Go for Anti-Dynasty Law
The 1987 Constitution expressly bans dynasties or the passing of political power to another like a family heirloom.
In the provinces, “hereditary succession” is widely practiced.
Hopefully Baguio City will continue to practice its stand not to follow this practice.
Dynastic families cling to post for their own selfish agenda – power, commissions, perks, “AIDS” (acquired income delivered secretly or now by G-cash or ATM) thus the greedy desire to pass on to another relative after finishing their term.
The problem with the Constitution is that the ban on dynasties needs an enabling law to implement. If the proposed constitutional convention comes (and it will), it will be hard to resist not to be a member of the historic body and amend, among others, that provision to make it self-enabling. Unpopular and tough, but hey, that’s my first name dude.
Anyway, the late Sen. Miriam Santiago had the balls and filed Senate Bill 2649, which sought to prohibit political dynasties in the Philippines. Her bill disqualifies candidates up to the second degree of consanguinity to participate in the elections, and side by side with Senate Bill 11688 will prohibit the spouse, or any person related within the third degree of consanguinity or affinity to an incumbent elective official seeking re-election from holding or running for any elective office in the same province in the same election.
If the incumbent elective official is holding a national post, the aforementioned relatives shall be disqualified from running only within the same province where the former is registered voter.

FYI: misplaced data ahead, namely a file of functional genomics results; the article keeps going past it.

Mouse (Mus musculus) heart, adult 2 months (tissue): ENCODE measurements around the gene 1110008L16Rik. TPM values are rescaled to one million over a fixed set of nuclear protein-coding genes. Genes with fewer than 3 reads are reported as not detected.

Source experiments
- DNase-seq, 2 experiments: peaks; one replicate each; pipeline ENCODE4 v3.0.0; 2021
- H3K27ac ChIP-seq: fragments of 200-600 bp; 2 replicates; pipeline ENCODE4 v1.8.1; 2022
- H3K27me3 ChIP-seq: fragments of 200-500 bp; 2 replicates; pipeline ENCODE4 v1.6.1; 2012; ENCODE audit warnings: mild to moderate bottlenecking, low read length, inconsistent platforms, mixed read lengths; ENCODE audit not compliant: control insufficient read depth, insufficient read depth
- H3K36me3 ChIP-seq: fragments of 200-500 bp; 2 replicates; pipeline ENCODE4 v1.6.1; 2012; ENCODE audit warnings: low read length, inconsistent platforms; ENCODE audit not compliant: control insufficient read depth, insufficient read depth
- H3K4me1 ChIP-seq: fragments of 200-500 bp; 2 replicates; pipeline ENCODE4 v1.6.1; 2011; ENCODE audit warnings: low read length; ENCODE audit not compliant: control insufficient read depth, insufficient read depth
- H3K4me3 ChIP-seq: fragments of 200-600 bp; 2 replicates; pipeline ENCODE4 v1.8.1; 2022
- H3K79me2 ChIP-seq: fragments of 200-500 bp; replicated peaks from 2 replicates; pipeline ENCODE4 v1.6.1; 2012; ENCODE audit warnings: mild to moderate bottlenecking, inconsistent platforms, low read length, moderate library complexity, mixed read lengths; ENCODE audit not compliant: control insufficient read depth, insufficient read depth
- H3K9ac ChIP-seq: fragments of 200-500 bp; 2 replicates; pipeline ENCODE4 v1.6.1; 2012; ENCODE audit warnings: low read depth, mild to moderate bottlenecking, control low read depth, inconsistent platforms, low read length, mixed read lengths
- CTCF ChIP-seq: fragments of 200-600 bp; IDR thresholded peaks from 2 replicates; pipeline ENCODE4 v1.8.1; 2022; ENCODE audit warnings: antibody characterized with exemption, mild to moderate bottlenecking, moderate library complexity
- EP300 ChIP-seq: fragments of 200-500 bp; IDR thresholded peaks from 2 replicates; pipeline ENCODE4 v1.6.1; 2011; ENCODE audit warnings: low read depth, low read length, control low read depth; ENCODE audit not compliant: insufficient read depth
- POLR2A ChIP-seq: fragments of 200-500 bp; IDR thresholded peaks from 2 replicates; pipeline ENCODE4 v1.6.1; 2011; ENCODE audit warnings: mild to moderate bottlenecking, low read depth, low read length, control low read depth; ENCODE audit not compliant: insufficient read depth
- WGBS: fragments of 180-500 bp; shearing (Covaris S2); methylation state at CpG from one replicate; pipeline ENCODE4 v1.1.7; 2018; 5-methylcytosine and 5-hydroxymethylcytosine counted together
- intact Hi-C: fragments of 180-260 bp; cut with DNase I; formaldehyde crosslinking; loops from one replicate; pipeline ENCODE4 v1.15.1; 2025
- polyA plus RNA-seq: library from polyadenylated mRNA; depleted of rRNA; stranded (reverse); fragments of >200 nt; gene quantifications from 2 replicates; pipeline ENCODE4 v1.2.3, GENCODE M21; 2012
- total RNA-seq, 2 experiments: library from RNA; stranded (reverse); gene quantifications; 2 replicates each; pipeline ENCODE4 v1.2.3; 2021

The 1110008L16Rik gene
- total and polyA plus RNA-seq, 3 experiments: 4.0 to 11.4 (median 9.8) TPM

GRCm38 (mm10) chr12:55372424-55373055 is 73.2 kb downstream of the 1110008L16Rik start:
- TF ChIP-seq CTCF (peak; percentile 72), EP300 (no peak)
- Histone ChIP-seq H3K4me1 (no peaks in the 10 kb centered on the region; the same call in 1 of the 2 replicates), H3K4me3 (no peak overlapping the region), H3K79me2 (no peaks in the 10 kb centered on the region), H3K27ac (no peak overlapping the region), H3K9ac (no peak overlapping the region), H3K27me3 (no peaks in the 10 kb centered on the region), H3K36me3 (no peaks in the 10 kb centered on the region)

If none of the candidates are related to an incumbent elective official but are related to one another within the said prohibited degree, they and their spouses, shall be disqualified from holding or running for any local elective office within the same province in the same election. In all cases, no person within the prohibited civil degree of relationship to the incumbent official shall immediately succeed to the position of the latter.
At present, the closest legislation we have is Republic Act 10742 or the Sangguniang Kabataan Reform Act of 2015. Section 10 enumerates the qualifications of an official of the SK which that, “must not be related within the second civil degree of consanguinity or affinity to any incumbent elected national official or to any elected regional, provincial, city or municipal, or barangay official in the locality where he or she seeks to be elected.”
This means the grandchild of a sitting public official cannot seek an elective post in the October polls for SK.
Traditional politicians say, we let our wife or children or grandchildren to run because of the clamor of the people. My foot!
Constitutionalist Fr. Joaquin Bernas who was also a member of the constitutional commission that drafted the 1987 Charter says “The argument that the electorate should be left free to decide whom to choose is not without validity. Partly for that reason, the meaning of political dynasties has been left for Congress to define.
But since Congress is the principal playground of political dynasties, the realization of the dream that the provision on political dynasties would widen access to political opportunities will very probably be exhaustingly long in coming.”
Don’t you worry apo padi. There is still a breed of leaders who has a conscience and principled, with or without an enabling law. In the end, it’s not a law but how people vote that will end a dynasty. Sana all. Sigh.